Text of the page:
Rather than incorporating the responsibility for all technology- and competency-based functions into a single concept of ‘faculty member,’ universities are disaggregating faculty instructional activities and assigning them to distinct professionals… Doing this involves a ‘deliberate division of labor among the faculty, creating new kinds of instructional staff, or deploying nontenure-track instructional staff (such as adjunct faculty, graduate teaching assistants, or undergraduate assistants) in new ways. (Howell, 2003, para. 17)

No distinct answers exist to the questions posited in this article. The fate of adjuncts in tenure/promotion in education (F.A.T.E.) will undeniably continue to be an ongoing topic of discussion in higher education as colleges and universities continue to transform. A major change has already occurred with the diminishment of traditional faculty roles. Distant-learning state universities have already commenced to eliminating tenure altogether. An even newer prediction is that trying to “maintain faculty roles and tenure will be the least desirable characteristic of a twenty-first century university” (Howell, 2003, para. 19), which is the fate of all faculty.

References

Eom, S., Wen, H., & Ashill, N. (2006, July). The determinants of students’ perceived learning outcomes and satisfaction in university online education. Decision Sciences Journal of Innovative Education, 4(2). Retrieved from

https://doi.org/10.1111/j.1540-4609.2006.00114.x

Howell, S., Williams, P., & Lindsay, N. (2003, September). Thirty-two trends affecting distance education: An informed foundation for strategic planning. Retrieved from

http://www.westga.edu/~distance/ojdla/fall63/howell63.html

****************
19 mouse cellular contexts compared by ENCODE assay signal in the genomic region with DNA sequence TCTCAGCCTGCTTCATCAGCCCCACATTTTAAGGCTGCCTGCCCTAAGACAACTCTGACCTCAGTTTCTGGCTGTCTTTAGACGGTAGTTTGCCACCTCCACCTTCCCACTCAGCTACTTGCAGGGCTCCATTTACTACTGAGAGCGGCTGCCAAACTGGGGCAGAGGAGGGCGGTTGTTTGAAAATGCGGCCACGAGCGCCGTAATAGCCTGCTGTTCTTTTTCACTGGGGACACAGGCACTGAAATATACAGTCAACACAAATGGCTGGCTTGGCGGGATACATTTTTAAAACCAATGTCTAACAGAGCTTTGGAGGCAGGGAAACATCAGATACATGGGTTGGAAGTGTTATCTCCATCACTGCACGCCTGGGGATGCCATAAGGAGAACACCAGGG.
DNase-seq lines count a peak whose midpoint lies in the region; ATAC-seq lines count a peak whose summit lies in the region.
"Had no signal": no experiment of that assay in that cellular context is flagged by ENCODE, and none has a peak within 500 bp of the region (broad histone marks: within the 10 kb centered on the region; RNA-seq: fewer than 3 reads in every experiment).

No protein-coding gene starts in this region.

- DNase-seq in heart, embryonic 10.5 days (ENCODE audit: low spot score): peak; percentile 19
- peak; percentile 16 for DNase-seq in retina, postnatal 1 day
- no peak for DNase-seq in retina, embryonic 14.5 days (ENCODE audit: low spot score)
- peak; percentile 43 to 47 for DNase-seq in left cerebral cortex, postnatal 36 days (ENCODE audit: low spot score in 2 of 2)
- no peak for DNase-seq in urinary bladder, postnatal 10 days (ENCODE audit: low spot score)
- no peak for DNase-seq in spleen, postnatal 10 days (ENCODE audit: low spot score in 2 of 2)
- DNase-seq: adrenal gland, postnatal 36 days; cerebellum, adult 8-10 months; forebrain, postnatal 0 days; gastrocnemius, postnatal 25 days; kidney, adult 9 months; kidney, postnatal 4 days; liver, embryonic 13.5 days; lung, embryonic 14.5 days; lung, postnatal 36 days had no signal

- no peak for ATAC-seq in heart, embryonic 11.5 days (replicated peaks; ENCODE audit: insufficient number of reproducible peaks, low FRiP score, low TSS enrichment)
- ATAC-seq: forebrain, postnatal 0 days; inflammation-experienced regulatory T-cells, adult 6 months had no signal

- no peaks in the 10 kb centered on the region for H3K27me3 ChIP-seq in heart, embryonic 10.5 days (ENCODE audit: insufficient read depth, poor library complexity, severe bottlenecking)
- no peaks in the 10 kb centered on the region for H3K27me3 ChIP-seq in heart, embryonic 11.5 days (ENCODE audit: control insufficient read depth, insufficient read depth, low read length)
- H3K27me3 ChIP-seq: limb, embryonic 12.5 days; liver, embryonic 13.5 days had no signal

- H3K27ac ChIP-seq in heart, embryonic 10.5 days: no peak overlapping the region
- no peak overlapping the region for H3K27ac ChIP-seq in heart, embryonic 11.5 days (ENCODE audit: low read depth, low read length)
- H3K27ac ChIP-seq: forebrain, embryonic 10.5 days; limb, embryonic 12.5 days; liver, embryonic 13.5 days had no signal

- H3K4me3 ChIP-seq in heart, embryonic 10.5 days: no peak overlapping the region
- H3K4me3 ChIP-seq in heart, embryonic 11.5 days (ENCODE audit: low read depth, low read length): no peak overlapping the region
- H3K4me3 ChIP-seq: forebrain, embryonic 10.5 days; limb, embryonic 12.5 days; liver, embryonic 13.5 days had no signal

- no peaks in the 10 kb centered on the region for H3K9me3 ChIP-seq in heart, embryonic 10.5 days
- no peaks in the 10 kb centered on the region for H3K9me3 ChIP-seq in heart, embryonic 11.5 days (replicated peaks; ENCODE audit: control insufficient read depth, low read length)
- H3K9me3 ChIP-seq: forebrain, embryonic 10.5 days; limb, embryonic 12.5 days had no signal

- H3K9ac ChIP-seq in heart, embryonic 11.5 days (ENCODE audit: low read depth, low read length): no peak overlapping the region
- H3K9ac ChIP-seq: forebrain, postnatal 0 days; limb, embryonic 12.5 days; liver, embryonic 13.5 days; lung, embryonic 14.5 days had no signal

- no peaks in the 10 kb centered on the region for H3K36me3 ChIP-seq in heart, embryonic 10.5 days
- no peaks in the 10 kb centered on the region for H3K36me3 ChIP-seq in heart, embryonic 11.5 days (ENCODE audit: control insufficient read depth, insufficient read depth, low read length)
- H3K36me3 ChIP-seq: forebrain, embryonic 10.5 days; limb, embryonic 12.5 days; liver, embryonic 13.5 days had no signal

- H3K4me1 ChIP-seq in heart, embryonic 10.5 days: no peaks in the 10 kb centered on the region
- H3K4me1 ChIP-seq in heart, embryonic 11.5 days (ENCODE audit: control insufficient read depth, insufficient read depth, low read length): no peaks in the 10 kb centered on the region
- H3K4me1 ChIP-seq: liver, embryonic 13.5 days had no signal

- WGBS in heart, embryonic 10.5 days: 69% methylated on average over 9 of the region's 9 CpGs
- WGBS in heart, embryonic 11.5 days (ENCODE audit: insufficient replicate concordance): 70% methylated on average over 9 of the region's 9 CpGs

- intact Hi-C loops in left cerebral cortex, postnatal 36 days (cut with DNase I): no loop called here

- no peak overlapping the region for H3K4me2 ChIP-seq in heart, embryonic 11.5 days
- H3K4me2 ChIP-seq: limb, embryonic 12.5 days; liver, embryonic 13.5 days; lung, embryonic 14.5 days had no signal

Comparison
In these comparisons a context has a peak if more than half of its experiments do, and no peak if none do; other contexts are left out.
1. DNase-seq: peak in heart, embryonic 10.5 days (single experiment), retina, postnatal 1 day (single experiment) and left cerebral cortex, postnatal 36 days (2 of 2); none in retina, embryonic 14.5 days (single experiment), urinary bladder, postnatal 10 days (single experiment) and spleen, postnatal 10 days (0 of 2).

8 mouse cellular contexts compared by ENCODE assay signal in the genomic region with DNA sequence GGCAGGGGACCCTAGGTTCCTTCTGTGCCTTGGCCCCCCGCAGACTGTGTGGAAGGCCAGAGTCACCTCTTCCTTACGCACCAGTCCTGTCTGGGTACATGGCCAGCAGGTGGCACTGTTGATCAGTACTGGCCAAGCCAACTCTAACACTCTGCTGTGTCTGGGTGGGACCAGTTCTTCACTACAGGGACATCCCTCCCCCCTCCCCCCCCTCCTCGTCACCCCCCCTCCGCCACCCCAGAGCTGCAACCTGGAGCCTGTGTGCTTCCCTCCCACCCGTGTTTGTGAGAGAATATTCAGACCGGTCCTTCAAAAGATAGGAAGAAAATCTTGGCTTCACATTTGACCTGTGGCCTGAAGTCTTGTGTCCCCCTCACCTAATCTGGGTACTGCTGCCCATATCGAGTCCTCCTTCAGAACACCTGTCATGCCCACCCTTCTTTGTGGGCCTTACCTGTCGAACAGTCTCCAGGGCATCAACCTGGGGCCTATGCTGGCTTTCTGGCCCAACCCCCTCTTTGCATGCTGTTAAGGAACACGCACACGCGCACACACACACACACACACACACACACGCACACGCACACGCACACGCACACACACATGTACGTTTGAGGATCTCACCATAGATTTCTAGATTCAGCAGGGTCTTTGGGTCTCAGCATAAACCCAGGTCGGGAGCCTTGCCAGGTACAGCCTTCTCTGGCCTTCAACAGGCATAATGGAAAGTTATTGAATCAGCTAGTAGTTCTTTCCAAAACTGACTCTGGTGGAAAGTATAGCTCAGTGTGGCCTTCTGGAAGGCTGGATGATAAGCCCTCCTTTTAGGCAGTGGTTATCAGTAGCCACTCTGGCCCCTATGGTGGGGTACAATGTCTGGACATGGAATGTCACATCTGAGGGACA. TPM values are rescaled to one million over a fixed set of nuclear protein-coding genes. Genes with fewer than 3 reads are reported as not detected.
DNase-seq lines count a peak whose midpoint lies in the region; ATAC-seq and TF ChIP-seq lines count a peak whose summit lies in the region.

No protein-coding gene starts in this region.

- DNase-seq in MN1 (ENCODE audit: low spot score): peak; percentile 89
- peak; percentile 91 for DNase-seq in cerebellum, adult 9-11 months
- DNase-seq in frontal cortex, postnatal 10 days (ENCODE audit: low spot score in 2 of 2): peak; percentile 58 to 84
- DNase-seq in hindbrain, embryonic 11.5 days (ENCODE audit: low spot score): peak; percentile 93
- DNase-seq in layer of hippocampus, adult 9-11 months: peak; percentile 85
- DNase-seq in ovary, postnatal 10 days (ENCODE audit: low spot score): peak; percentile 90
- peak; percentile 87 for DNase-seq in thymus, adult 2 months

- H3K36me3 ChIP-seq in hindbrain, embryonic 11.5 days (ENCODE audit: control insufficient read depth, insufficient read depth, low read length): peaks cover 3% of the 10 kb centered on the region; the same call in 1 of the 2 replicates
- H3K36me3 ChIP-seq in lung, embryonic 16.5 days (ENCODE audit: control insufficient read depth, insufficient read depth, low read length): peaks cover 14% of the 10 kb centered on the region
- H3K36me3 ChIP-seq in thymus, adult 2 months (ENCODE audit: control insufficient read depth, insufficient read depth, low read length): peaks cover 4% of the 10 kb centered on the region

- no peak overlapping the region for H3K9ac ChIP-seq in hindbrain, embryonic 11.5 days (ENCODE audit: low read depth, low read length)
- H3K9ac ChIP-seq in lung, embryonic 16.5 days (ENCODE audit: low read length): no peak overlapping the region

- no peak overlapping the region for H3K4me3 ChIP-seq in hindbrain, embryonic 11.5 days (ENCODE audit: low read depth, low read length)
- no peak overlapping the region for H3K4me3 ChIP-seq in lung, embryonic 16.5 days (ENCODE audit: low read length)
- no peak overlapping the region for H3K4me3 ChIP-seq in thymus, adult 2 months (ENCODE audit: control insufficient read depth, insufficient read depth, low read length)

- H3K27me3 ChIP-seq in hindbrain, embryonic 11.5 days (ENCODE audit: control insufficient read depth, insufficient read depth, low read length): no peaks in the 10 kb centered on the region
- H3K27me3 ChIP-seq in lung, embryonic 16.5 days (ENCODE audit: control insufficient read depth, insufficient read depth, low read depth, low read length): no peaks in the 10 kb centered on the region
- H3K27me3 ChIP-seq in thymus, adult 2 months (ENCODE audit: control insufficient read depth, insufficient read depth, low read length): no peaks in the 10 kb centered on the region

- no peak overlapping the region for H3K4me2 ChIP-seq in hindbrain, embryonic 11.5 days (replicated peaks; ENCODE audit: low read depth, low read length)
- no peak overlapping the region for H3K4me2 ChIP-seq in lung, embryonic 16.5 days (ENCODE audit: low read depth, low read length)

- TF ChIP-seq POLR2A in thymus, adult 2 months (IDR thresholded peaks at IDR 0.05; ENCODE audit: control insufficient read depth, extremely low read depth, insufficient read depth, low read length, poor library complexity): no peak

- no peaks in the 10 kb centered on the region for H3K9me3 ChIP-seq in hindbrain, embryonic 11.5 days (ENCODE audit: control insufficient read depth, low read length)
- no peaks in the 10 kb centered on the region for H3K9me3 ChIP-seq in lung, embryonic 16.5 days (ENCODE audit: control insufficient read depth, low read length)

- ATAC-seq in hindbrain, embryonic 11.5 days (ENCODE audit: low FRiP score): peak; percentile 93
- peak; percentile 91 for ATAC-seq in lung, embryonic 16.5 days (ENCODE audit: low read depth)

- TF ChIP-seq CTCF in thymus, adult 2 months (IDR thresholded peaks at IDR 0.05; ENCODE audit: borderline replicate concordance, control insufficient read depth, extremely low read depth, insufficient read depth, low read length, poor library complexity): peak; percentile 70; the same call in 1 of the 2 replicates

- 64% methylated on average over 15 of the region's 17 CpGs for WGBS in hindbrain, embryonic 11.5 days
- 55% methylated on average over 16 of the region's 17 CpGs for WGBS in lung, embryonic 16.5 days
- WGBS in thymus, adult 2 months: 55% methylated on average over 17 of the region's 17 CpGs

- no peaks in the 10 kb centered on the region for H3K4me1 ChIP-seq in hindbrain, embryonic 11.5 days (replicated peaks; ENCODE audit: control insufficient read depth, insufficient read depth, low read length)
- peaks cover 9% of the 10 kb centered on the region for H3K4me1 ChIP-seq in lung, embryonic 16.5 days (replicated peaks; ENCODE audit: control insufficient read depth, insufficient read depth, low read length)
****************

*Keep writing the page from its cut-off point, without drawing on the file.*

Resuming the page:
Mayhall, B. Katsinas, S., & Bray, N. (2016, December). The impact of collective bargaining and local appropriations on faculty salaries and benefits at U.S. community colleges. Journal of Collective Bargaining in the Academy, 8. Retrieved from

http://thekeep.eiu.edu/cgi./viewcontent.cgi?article=1561&content=jcba

Nica, E. (2017, March). Has the shift to overworked and underpaid adjunct faculty helped education outcomes?. Educational Philosophy and Theory, 50(3), 213-216. Retrieved from https://doi.org/10.1080/00131857

Stenerson, J., Blanchard, L., Fassiotto, M., Hernandez, M., & Muth, A. (2010). The role of adjuncts in the professoriate. Peer Review: The Future of Faculty Collaborating to Cultivate Change, 12(3). Association of American Colleges & Universities.

Retrieved from https://www.aacu.org

Wang, A., & Newlin, M. (2002). Predictors of performance in the virtual classroom: Identifying and helping at-risk cyber-students. T H E Journal (Technological Horizons in Education). Retrieved from

https://questia.com/library/journal/1g1-87209156/predictors-of-performance-in-the-virtual-classroom

 

Dr. M. L. Witherspoon is an Associate Professor and Dissertation Chair for the University of Phoenix School of Advanced Studies, a member of the Center for Leadership Studies and Educational Research Hub, and a college professor in the communication, education, and research disciplines. 

Feel free to reply here with questions, insights, and additional commentary on this topic.